If foreign policy had a soundtrack, it would be the opposite of easy listening. Really, could anyone listen to a symphony of war and peace all the way through? In the first movement — devoted to death and destruction and played presto and fortissimo — the electric guitarists step to the front of the orchestra… Continue reading The Music of Hopelessness
Last May, a terrible set of storms swept through Serbia, Bosnia Herzegovina, and Croatia. More than 70 people died during the ensuing flooding, and nearly a million people had to be evacuated. Tens of thousands are still living in temporary shelters. There’s a new fundraising effort to link up people who experienced Hurricane Katrina in… Continue reading Blues for the Balkans
The break-up of Czechoslovakia was generally amicable. There were grumbles from people in both parts of the country about the lack of a referendum. Some families found themselves split between two separate states. The Czechs had to travel abroad to ski the Tatra Mountains, and Slovaks had to study abroad if they were accepted at… Continue reading The Sound of Music
In East-Central Europe, the Hungarians are something of an anomaly. They are not Slavic. They don’t speak a Slavic language. Even their origins are hotly contested, as some Hungarian nationalists have challenged the conventional “Finno-Ugric” explanation that present day Hungarians and Finns both derive from older Eurasian tribes. Instead, they argue that the Magyars derive… Continue reading The Hungarian Horseradish
Vaclav Havel wrote for the theater. When change came to Czechoslovakia in November 1989, the velvet revolutionaries of Prague met and planned in the Magic Lantern theater. The events of those ten days that shook the country unfolded like a massive, open-air performance, with dramatic speeches, a soundtrack provided by local bands, and a huge… Continue reading Creating a Spectacle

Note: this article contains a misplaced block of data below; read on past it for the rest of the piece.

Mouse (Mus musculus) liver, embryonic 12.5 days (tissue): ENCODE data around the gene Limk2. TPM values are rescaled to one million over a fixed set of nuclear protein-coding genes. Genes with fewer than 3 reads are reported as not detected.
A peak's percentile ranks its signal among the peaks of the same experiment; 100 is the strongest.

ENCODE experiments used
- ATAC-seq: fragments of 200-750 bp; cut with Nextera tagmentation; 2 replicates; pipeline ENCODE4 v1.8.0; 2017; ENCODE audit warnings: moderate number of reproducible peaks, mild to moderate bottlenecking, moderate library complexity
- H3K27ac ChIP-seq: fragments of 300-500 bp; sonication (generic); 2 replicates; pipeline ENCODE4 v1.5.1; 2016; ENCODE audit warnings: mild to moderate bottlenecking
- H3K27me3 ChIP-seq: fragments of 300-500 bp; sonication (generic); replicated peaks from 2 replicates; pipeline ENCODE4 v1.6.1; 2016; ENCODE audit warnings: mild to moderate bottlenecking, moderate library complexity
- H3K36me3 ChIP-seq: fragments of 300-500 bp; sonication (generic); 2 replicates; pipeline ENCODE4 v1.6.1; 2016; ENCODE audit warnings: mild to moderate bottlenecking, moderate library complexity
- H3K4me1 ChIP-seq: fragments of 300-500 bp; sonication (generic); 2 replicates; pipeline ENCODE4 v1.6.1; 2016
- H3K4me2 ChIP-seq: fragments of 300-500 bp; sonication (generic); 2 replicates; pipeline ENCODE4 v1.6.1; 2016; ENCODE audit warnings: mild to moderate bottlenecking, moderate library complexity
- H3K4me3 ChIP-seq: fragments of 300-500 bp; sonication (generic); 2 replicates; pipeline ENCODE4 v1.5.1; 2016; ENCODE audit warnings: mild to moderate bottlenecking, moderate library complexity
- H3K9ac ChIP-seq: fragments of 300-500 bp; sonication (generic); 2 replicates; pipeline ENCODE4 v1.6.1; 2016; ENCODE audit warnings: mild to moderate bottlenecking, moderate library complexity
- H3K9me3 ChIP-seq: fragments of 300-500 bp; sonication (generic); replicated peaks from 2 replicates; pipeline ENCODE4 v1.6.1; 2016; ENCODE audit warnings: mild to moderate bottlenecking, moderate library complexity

The intellectual revolutionaries of the Age of Enlightenment created a community through the exchange of letters. In the late 17th and early 18th centuries, this “republic of letters” created a common intellectual language across countries and, indeed, across the Atlantic between Europe and the United States. This non-territorial republic played a role in various scientific… Continue reading YU-Rock!
In 1968, protests erupted around the world: Chicago, Mexico City, Paris, Warsaw, Tokyo. The protestors, most of them part of a new generation untouched by World War II, demanded an end to war, dictatorships, economic follies, and the culture of death promoted by sclerotic leaders in the East, the West, the North and the South.… Continue reading High Times in Yugoslavia
In Bratislava, as the Velvet Revolution unfolded in November 1989, musicians played a key role in the Czechoslovak opposition movement. Yes, they participated in the demonstrations and spoke out against the communist authorities. But their main contribution was more prosaic: amps. The dissident community, which had been silenced for decades, needed to get their voices… Continue reading Rock the Regime